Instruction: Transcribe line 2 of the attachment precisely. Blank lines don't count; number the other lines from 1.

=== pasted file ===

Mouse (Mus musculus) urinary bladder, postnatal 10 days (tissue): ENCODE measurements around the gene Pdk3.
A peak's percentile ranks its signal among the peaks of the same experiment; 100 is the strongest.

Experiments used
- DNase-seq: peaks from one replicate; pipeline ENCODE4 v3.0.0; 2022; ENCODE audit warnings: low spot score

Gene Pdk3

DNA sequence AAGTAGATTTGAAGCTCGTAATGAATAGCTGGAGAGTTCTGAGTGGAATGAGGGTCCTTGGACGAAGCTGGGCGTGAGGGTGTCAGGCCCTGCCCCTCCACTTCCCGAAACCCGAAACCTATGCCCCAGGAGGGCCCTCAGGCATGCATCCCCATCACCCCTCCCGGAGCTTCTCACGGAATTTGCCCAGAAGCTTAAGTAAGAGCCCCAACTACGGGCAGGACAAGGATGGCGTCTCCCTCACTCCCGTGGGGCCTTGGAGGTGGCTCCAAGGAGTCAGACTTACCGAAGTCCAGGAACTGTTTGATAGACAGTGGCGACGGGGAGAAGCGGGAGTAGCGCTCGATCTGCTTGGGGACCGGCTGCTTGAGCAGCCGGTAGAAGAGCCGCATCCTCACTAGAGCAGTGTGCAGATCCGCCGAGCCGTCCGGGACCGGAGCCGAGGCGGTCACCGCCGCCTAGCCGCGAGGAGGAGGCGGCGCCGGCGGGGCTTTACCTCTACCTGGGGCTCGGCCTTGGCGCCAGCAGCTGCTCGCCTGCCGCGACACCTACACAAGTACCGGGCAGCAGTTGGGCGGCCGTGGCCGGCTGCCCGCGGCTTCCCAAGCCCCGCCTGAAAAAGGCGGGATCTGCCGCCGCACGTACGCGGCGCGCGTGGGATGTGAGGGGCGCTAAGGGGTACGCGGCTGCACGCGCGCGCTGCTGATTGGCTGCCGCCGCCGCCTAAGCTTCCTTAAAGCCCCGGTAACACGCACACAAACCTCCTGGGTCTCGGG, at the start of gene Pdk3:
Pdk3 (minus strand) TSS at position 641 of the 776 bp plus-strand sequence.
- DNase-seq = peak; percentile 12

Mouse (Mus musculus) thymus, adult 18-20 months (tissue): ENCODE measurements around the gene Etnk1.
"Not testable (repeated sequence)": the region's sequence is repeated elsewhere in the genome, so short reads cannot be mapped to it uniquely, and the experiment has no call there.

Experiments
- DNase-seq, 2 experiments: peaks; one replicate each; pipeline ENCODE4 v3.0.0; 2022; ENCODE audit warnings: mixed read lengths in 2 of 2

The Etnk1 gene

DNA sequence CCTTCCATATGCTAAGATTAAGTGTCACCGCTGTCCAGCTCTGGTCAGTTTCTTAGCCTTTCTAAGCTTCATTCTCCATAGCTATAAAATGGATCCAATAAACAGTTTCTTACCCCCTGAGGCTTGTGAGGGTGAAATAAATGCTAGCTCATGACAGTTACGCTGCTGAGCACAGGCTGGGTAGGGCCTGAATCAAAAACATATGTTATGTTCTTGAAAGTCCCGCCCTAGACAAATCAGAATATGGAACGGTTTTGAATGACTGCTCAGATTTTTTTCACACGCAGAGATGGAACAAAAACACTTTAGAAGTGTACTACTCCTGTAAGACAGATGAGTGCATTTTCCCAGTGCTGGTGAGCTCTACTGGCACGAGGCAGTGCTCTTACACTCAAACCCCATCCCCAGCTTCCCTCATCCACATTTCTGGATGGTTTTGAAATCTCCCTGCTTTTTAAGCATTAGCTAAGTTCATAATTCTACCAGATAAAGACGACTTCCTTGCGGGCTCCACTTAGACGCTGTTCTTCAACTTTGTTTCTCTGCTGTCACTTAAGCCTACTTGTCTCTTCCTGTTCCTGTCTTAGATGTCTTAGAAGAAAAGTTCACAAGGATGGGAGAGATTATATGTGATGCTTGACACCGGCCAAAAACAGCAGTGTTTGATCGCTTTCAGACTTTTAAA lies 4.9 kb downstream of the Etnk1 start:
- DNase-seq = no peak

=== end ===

A peak's percentile ranks its signal among the peaks of the same experiment; 100 is the strongest.